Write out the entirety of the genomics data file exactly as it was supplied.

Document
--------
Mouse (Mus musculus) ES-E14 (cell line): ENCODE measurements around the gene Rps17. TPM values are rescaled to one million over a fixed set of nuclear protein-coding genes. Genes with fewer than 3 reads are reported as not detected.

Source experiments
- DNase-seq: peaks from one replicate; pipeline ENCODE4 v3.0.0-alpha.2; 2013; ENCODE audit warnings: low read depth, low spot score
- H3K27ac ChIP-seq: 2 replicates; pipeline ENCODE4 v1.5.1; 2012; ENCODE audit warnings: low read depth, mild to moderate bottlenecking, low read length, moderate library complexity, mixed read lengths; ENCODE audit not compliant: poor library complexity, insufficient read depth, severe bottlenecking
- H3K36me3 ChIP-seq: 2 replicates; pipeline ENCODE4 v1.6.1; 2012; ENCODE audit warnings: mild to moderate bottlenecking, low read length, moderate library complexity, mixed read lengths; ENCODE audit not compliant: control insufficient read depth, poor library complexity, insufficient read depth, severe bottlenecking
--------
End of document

Mouse (Mus musculus) ES-E14 (cell line): ENCODE measurements around the gene Rps17. TPM values are rescaled to one million over a fixed set of nuclear protein-coding genes. Genes with fewer than 3 reads are reported as not detected.

Source experiments
- DNase-seq: peaks from one replicate; pipeline ENCODE4 v3.0.0-alpha.2; 2013; ENCODE audit warnings: low read depth, low spot score
- H3K27ac ChIP-seq: 2 replicates; pipeline ENCODE4 v1.5.1; 2012; ENCODE audit warnings: low read depth, mild to moderate bottlenecking, low read length, moderate library complexity, mixed read lengths; ENCODE audit not compliant: poor library complexity, insufficient read depth, severe bottlenecking
- H3K36me3 ChIP-seq: 2 replicates; pipeline ENCODE4 v1.6.1; 2012; ENCODE audit warnings: mild to moderate bottlenecking, low read length, moderate library complexity, mixed read lengths; ENCODE audit not compliant: control insufficient read depth, poor library complexity, insufficient read depth, severe bottlenecking